You know those times where the thought “I wonder if I’m going to die tonight” crosses your mind? Well, last night was one of those nights. And, before everyone freaks out in fear for my safety, just remember that I’m safe now! I’m alive! It all worked out. So, with that being said, here’s how it all went down: A night to remember.
Let’s start with some history. Spencer has a boyfriend. His name is Andrew. He’s in a band. The band’s called Hundredth. You probably wouldn’t like them.
So, Hundredth is starting a new leg of their tour and it stared last night in Columbia, SC which just so happens to be about two and half hours away. And because Thursday is actually our Friday here in Savannah (because we have no classes on Friday) we all decided it was high time for the first Winter quarter ROAD TRIP!!!
We headed out for Columbia in the afternoon after all our classes were done (like responsible jr. adults).
Just Look at our faces. So innocent. So unsuspecting. So unprepared for the road.
Like I said, the main reason we went to Columbia was for Chipot– Hundredth. We went for Hundredth. But wait– is that a burrito bowl I smell? Hold on! I had no idea there was a Chipotle here! Nope…no idea whatsoever. Carnitas with extra corn salsa? Don’t mind if I do. So we made like a burrito and were stuffed right before heading to the show.
We had been warned about this concert. The crowd, the venue, the music had all been extensively explained by Spencer and Andrew for quite a while. These were the people in high school who I was afraid to make eye contact with, the people who’s pitbulls would scare me half to death when I’d find myself a little bit too far into East Side Costa Mesa, the people who light stuff on fire…because they freaking can.
We walked in and promptly got our hands stamped and then headed to the back because “We’re with the band.” I felt pretty cool. And even though we stuck out like a sore thumb with my J. Crew blouse and knit scarves, I felt as though the facade of these intensely intimidated underground fans quickly disappeared when I saw some of them nearly crying while screaming the words of the songs. Fools.
After the show, we headed next door to the most lovely little coffee shop. (Wondering when things get bad? Just wait.) I enjoyed a delicious cup of vanilla tea with honey as we chatted and observed the amazingly tacky art for sale on the walls. Can you believe they wanted to charge 80 bucks for that crappy little vase on the shelf? Come on, now.
So we hung out at the coffee shop for quite a while. Still in good moods. And as we headed out to the car, we even had the arrogance to take our time and stage a mini little alley photo shoot. And this is when things started to turn for the worst.
“Taking silly pictures for 15 minutes? Sure! We’ve got time!” And when it was done,”…Alright, that was fun. Let’s head over to the car…”
“…Wait…Where is the car? That ‘No Parking’ sign in front of the other parking spot definitely didn’t include our car, did it?! Oh. Yes. Yes it did.” And after we realized that the car had in fact been towed at 10:30 at night, it was time to step into High Gear Responsible Adult Mode….or maybe Poor Art Student Begging Mode. First Spencer tried her hand at him and then Andrew talked to the tow truck man on the phone for nearly 40 minutes and thoroughly explained to him that the sign was NOT in front of our car, but nothing seemed to sway this man.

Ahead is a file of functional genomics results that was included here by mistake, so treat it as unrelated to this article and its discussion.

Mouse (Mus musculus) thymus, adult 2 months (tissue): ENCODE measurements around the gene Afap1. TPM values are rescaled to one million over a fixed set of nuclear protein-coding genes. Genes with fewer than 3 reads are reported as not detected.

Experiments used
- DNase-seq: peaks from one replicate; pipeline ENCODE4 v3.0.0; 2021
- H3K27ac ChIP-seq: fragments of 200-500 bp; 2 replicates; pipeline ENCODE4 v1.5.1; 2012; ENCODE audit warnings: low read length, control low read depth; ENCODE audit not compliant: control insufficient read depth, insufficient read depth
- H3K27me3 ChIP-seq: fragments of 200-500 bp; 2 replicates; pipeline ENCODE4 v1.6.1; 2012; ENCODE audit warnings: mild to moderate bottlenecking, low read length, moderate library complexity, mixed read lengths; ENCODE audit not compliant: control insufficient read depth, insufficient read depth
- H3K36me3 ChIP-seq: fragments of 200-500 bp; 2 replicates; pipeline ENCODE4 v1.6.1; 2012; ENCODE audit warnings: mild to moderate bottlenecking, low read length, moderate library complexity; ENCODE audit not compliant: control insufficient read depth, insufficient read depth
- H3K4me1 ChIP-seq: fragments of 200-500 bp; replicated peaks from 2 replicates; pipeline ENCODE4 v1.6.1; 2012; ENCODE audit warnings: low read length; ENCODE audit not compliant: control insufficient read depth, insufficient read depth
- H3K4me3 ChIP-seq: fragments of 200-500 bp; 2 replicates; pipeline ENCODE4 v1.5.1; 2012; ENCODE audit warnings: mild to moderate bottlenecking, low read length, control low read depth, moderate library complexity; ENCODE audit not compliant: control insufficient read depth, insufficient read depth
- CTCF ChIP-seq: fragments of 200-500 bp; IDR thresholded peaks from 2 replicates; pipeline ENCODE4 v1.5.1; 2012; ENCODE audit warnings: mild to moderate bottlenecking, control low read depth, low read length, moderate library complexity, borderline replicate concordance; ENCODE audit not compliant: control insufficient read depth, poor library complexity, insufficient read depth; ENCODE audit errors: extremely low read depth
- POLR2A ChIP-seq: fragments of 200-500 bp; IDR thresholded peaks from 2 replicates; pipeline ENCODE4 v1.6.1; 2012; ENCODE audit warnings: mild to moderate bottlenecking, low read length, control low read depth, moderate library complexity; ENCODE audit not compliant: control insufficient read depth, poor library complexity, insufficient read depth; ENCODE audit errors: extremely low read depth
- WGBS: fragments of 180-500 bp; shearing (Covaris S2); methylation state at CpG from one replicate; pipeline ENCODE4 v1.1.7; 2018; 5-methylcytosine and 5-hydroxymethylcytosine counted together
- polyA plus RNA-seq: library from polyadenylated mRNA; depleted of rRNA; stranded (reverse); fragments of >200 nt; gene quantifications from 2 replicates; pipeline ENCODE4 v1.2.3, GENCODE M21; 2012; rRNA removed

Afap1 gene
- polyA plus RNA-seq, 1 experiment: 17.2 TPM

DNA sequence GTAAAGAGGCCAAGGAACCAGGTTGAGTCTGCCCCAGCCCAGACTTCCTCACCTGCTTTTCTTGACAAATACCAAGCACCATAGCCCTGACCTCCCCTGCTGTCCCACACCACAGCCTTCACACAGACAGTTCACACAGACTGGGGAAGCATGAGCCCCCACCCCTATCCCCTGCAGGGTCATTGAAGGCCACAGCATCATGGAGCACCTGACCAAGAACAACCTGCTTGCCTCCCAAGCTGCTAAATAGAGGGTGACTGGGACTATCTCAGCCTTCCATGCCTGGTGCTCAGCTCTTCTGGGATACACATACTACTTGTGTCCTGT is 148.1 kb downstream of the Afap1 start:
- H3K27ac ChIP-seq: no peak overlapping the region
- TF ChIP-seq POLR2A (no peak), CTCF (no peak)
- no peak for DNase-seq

We even talked to a cop who was patrolling the area and even though he stood directly in front of the parking spot and agreed that the sign did not apply to that space, there was just simply “Nothing he could do about it.” Seriously?
At 11:30 and 24 degrees out, we drove in the band’s bus to the lot to pick up Spencer’s car. Despite our valiant efforts to persuade this grumpy old man in any way possible (we may or may not have taken off our scarves sway him with a little feminine intervention) it was clear that Spencer would have to just shell out the $125 dollar fee to be on our way. Rough.
So, then it was goodbye Andrew, goodbye band and at around midnight, we filled up with gas and hit the road.
Then things got worse. Not twenty minutes into the drive the most peculiar light comes on the dashboard. Low tire pressure. Cool. Good thing Spencer carries a tire pressure gauge in her purse. But, after 4 gas stations, we finally found one with a working air pump to boost the tires up. Geesh.
This was about the time when I started to wonder if I ever would make it back to Savannah. What else in the world could go wrong tonight? I started to come to terms with the fact that our fun little day trip to Columbia might soon be the newest headline on 20/20 the next Friday. “Four young, vivaciously innocent college girls head out to concert only to be massacred by the road. No alcohol was involved. Just a crabby old tow truck man and faulty Jeep led to their demise.” Sad but true. So in order to feel less out of control of the situation at hand, I decided to take the wheel. And one by one as all my wing-ladies slowly fell asleep in the car, it was clear that for the rest of the road to Savannah it was just going to be me, the radio and our trusty Tom Tom. And away we rode.
Eventually clocking into Savannah at 2:46 and 20 degrees, I’ve never been so glad to see Turner. As we got out of the car and headed to our rooms, replaying the nights ridiculous events, we all couldn’t help but laugh at the complete batty-ness that had ensued. Call it slap happiness, call it the giggles, call it the intense cold paralyzing my basic motor skills, call it whatever you want– all I know is that I could barely walk I was laughing so hard.
And as harried as some moments got, I would repeat it in a heartbeat.
What else is college for than regretful decisions that end in legendary memories?